Finally, Monday is a holiday in Ontario. It’s the Victoria Day Holiday, in honour of the Queen’s birthday. It is more traditionally known as the “May 2-4” weekend, since the holiday always happens on the weekend before the 24th of May. The “2-4” is of course significant because in Canada (and I assume the U.S.) beer is shipped in cases of 24. It is tradition to buy a 2-4 and head up north for the traditional start of the summer cottage season. Those with cottages then spend from now until Thanksgiving Day weekend (which in Canada is in October) at the cottage. This explains why the markets are slower in the summer; all the rich brokers are at their cottages, enjoying the all too short Canadian summer.

(As a side note, I am no longer young and single, so my days of having a 2-4 with the boys at the cottage are long since over. I did however consume one beer with my in-laws last night, over a pizza with my in-laws, wife and kids. It will be windy in cold this weekend, so that will be the extent of the partying this weekend, I’m afraid).

My point is this (and yes, I know I said this would be a short commentary; I guess I was wrong about that): we are approaching resistance points, and the summer season has started, so I’m betting on lateral, consolidating movement for the next week to two months. The bull market in resource stocks is not dead, but it will be taking a break for a while, so I’m cashed up and ready to grab bargains as they appear.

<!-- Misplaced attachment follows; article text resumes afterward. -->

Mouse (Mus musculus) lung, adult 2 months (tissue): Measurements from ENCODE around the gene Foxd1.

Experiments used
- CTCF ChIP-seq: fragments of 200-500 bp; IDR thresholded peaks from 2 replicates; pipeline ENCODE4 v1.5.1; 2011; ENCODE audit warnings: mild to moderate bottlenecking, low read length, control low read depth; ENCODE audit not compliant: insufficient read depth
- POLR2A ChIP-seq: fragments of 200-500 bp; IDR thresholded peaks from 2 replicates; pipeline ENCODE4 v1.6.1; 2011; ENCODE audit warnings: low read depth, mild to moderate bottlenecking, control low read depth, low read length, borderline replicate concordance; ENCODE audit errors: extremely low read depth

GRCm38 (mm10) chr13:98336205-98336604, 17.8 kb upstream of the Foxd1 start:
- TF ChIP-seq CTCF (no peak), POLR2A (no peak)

Buy High Sell Higher

For the last two weeks I have been advocating the concept that we should be buying stocks that are making new highs, not trying to grab stocks at the bottom. To that end on May 2 I paid $133.25 for shares of RIM.TO – Research in Motion Ltd.. Then, in my on-going quest to find low risk ways to make a dollar, on Thursday May 8 I sold the May 135 calls against RIM. This covered write brought in $3.35 per share.

Last week a stated that if “Research in Motion is trading above $135 on Friday when the options expire, my shares will be called, and I’ll get $135 per share (for a profit of $1.75), plus I get to keep the $3.35 premium I brought in. That’s a total profit of $5.10 on my $133.25 investment, or 3.8%, which over a period of two weeks is a nice rate of return. If RIM isn’t above $135, I still get to keep the premium, and I can either cover again next month, or sell, or whatever. I still like the stock over the medium term, so I think the strategy makes sense.”

Well, guess what. RIM announced a new Blackberry, called Blackberry Bold, and by Wednesday morning RIM was trading at over $144 per share. Obviously I should not have covered my shares; if I had just held the stock I would be up over 8%. However, stocks don’t go up forever, so on Wednesday morning I covered my RIM calls (ie. I bought them back), and then sold the shares.

Here’s the math: I was playing with 400 shares, so I made $4,299 after commissions on the shares I sold, but I lost $2,509 after commissions on the options I sold and then bought back, for a net profit of $1,789, or about 3.3%. Factoring in commissions that’s about what I would have made if I had simply allowed my shares to be called (because there would have been commissions on that transaction as well).

3.3% profit for less than 1 weeks work is fine with me, so I’ll take the profits and run.

What’s next?

I assume we will be in a lateral to down market over the next few months. I plan to keep an eye on every stock on my watch list; if we have a really bad day where stocks fall and the RSI on the stock gets down into the 30 range, I’ll probably be buying. Then, I’ll place sell orders to cash in on the resulting bounce back. On Friday RIM closed at $140.31, so it appears that the consolidation is in progress. Stay tuned.

That’s it for today. Happy May 2-4 weekend, and please post your thoughts on the Buy High Sell Higher Forum. I’ll be interested to see how many of you think I was selling when I should have been buying.